One huge pain point experienced by businesses that leverage machine learning in production is the cold start problem. The need for deploying a new ML model instance can be triggered by many events including the launching of a new product, the discovery of a new use case, or onboarding of a new client. When first booted up, ML pipelines perform poorly relative to when they have reached a steady state. With an orchestrator, especially one that supports a high degree of modularity like Airflow, it’s easier to avoid cold-starting a model. One can simply reuse relevant assets and artifacts from a pipeline already in production which is solving a similar problem.

Production Machine Learning: Operationalization and Orchestration

Production machine learning relies on both the operationalization and orchestration of pipelines. While we focus on orchestration in this article, let’s take a high-level look at considerations when operationalizing an ML model.

Machine Learning Operationalization and System Design

Let’s say we have just built a use-case-driven, performant ML application that hasn’t been pushed to production yet. To get it to production, we need to answer the following questions:

  1. Architecture & data flow – What does the pipeline look like: what are the steps, how do they relate to each other, how does the data flow, what are the transaction agreements and schema? How does the ML pipeline fit into other production services/systems? How does the training environment compare to the environment in which the model will be deployed?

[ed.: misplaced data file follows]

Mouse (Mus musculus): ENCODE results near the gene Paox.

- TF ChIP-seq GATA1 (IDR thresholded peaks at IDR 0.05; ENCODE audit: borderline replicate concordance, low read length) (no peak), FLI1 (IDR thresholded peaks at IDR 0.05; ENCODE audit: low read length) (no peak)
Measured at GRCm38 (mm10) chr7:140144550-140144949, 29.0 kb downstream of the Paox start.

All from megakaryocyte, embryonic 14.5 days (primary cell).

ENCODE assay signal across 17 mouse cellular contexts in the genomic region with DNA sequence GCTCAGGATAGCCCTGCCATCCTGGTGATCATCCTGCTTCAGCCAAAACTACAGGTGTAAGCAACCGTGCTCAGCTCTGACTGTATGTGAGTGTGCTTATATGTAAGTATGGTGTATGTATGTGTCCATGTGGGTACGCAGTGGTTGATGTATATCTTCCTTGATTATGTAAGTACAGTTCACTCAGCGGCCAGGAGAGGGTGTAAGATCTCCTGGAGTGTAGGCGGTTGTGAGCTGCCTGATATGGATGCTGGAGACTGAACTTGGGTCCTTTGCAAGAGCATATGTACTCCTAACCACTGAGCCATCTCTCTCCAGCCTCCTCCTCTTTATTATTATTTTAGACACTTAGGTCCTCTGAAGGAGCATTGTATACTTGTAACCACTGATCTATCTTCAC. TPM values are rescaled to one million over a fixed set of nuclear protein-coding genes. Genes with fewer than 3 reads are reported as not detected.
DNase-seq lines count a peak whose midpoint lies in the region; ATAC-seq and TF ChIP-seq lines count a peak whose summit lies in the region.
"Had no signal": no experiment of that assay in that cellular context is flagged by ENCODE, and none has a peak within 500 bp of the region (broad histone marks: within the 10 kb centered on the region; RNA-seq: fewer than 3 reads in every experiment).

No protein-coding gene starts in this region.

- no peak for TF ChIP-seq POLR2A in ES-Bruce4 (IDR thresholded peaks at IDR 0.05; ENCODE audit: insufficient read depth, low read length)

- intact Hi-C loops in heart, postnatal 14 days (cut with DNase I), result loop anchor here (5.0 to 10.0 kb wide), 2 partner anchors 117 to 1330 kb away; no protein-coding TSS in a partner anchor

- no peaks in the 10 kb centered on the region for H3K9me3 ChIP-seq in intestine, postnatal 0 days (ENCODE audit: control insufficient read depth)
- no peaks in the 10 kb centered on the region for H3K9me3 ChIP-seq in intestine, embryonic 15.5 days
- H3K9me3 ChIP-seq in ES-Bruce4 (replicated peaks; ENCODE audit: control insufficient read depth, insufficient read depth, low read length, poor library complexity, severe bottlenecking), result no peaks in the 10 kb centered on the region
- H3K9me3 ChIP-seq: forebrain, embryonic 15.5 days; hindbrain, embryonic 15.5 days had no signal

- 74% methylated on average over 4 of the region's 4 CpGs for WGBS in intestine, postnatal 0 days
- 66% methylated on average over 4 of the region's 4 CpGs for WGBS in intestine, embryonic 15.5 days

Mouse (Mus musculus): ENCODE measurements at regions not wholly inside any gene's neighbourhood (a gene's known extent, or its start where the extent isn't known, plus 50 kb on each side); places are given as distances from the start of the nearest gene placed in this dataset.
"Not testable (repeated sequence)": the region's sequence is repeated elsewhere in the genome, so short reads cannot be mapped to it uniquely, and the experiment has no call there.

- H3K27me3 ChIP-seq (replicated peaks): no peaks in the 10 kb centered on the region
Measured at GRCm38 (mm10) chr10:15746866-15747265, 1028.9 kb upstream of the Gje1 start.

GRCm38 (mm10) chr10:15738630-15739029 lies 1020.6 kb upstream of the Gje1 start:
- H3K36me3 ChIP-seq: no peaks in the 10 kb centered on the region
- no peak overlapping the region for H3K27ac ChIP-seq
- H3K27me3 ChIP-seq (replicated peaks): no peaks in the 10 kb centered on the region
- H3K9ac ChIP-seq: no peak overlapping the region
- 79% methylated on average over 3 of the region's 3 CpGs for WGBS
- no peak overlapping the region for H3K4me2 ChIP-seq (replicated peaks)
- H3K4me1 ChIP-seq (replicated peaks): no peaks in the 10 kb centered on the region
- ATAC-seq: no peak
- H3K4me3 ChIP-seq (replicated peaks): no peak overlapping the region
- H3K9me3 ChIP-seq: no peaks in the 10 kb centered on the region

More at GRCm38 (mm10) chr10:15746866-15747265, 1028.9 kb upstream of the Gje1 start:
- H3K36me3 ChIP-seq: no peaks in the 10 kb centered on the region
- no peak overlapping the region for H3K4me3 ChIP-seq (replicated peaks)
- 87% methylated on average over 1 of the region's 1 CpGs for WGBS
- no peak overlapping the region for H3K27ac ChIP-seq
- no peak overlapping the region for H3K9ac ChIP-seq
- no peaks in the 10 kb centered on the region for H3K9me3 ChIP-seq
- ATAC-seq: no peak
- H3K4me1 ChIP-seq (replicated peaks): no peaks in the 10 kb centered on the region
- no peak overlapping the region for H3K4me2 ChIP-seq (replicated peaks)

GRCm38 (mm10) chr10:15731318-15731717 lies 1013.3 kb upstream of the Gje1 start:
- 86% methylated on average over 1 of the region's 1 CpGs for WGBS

2. Scaling & scalability – Will our model still work well when we go from thousands of data records to hundreds of thousands?
  3. Availability & uptime – How available is the service to the end-user: how often does it fail, drop requests, or need downtime (e.g. when new updates are released)?
  4. Security considerations – What can go wrong with the ML model in the production environment? What vulnerabilities does the ML service or platform introduce to the overall architecture?

Machine Learning Orchestration

Now that we have designed the system in which our ML pipeline is going to live and operationalized our model, we’re ready to deploy it so our users can benefit from it!

Machine learning pipelines are dynamic and ever-learning, therefore healthy orchestration of the workflow is fundamental to their success. This is where the fun begins, and where you can really leverage powerful orchestration solutions like Airflow.

The continuous nature of machine learning workflows.

Here are eight components to orchestrating a machine learning model in production:

  1. Scheduling
    Typically, we want to run our pipeline with some regular cadence. After all, if our ML model doesn’t learn and update frequently, it will become stale and increasingly bad at addressing the problem it’s designed to solve. We may even want different parts of our pipeline to run on out-of-step schedules. A great orchestration framework enables us to schedule different parts of the pipeline individually, while still defining dependencies holistically.
  2. Syncing
    With upstream/downstream dependencies set, we need to make sure that the components of the pipeline talk to each other properly. Specifying the schema for data flow between components—i.e. telling an upstream task what to send and the downstream task what to expect—is only half of it. It’s also important to indicate when and how the component is supposed to receive data. For example, does a component need to wait until it receives some data, as in a sensor? Is the transaction scheduled or trigger-based?
  3. CI/CD and testing
    While integration, testing, and deployment of data and ML pipelines look different than CI/CD and testing in software engineering, they are nonetheless an essential part of a successful productionized ML workflow. Frequent data quality checks make the model dependable. Proper exception and error handling ensure the deployed pipeline and its corresponding service is highly available.